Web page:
In thinking what I wanted to write about this time around, I though back to my last two posts about The Maze Runner and The Giver, two topics that brought up issues in the young-adult fiction genre, and noticed a subject I mentioned in both, however briefly. The Hunger Games basically stands as the identity of the young-adult fiction in mainstream pop-culture, and as I’ve said before, my feelings for the genre are complicated as they are, seeing as I am a young-adult. I am a huge fan of The Hunger Games franchise and have been following it faithfully for years, reading the books, looking forward to every new film, and being impressed by each as they came out. However, taking into account the baggage that comes with The Hunger Game’s being a pop-culture phenomenon; there are some complications that, after a while, lead me to realize an astoundingly ironic hitch.

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  3. I have been looking forward to The Giver movie since I read the book two years ago this summer. Surprisingly, I didn’t find out this film was even in production until I saw the first trailer, but I remember seeing it some months back. It was one of the first things I really wanted to write about for a blog, this blog specifically, so naturally, this movie has been a long time coming for me. The Giver, as I’m sure anyone who was in an elementary-grade English class will know, is based off of a critically acclaimed novel of the same name written in 1993. Its intellectual themes about the nature of the human condition and the fine lines between utopia and dystopia, to name a few, were hard-hitting in the text and left the novel as renowned as they were controversial. It was a success then and a classic know, still read by thousands to this day. It has basically been destined movie-adaptation since.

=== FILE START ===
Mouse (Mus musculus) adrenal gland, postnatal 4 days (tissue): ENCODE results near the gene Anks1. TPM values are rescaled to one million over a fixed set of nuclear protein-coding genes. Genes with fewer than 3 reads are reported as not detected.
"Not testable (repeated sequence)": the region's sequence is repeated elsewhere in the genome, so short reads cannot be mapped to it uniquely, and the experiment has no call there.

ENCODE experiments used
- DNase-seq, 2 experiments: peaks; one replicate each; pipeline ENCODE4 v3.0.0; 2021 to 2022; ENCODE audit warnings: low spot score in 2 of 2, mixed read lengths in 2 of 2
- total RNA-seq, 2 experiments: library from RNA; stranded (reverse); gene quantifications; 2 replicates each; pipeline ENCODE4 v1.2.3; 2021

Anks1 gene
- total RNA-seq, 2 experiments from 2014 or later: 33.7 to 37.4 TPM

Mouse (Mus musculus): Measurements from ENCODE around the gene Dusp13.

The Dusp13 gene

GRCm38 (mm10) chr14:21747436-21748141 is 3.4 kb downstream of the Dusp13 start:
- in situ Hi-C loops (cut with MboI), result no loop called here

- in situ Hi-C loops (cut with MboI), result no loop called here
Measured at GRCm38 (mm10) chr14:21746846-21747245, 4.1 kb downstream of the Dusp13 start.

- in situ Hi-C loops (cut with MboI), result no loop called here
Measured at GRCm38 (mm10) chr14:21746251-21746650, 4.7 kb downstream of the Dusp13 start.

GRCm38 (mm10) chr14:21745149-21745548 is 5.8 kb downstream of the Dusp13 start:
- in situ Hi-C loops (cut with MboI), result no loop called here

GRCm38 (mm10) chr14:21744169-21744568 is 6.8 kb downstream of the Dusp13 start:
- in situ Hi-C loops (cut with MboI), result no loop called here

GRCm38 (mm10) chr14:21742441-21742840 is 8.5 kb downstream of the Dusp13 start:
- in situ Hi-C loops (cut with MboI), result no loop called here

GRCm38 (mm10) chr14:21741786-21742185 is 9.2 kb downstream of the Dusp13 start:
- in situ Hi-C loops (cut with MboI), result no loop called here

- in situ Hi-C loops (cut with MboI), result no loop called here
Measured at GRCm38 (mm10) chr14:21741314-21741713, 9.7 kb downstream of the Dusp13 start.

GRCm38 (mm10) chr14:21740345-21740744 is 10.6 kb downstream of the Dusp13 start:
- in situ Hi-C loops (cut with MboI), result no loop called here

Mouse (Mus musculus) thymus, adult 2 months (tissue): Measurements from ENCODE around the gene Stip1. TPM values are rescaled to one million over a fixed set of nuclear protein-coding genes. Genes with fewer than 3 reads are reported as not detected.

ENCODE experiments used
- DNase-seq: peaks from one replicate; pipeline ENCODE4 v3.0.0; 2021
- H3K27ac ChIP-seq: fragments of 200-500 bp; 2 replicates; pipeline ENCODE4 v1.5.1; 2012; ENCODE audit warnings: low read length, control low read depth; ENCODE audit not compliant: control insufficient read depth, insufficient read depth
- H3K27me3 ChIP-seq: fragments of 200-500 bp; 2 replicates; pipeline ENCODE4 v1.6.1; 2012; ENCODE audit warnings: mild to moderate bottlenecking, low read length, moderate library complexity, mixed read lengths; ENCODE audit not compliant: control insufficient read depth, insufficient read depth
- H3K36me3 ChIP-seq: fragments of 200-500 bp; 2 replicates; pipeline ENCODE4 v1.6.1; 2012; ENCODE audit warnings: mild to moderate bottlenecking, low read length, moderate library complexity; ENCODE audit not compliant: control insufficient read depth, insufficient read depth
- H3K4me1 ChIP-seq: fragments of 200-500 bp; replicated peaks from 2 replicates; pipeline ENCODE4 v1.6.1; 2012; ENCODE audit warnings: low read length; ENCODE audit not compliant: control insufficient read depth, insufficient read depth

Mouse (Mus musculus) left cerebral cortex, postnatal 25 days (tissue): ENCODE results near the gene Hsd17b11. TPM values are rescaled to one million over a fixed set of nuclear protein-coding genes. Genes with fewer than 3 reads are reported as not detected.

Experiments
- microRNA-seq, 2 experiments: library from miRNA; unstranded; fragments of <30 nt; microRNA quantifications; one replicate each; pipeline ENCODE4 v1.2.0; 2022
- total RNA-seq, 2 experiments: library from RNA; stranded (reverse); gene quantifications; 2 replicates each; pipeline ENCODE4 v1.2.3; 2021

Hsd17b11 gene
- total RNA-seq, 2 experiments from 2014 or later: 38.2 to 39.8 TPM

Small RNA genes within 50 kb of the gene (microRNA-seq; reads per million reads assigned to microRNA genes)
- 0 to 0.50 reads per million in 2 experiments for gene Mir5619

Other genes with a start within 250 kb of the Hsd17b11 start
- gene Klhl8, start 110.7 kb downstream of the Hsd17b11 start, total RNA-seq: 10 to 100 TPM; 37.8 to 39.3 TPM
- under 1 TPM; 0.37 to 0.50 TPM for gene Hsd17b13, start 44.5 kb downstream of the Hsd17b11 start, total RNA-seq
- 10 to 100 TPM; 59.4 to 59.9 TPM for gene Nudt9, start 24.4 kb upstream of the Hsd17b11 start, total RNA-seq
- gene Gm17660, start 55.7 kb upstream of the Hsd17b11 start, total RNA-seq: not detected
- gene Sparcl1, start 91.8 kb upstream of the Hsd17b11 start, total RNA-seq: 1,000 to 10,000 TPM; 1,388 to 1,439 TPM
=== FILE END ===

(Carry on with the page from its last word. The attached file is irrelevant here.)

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  4. Like it or not, filmmakers are always finding marketable demographics through young-adult literature adaptations. Nowadays, films classified as teen-lit adaptions, like Vampire Academy, Divergent, The Fault in Our Stars, Mortal Instruments: City of Bones, Beautiful Creatures, or Percy Jackson, the list goes on, are all vying to be the next Harry Potter, Hunger Games or Twilight, looking to mimic the franchises that have found success through becoming pop-culture phenomenons. The result of which leads to a lot of unoriginality in the genre of film and literature, so much so that this repetitiveness has become pretty recognizable and criticisable, which, to put it simply, sucks as hard as Edward Cullen (I promise that will never happen again). This dispute in the genre affected me so much; that I strayed far away from teen-literature for years; me, a fifteen year-old and member of the intended audience of such movies or books. However, recently, I made an exception, just one; so I could see what all the fuss was about surrounding this single franchise and its upcoming motion-picture release, and hopefully have my hope in young-adult literature redeemed in the process. Unfortunately, The Maze Runner novel did not impress.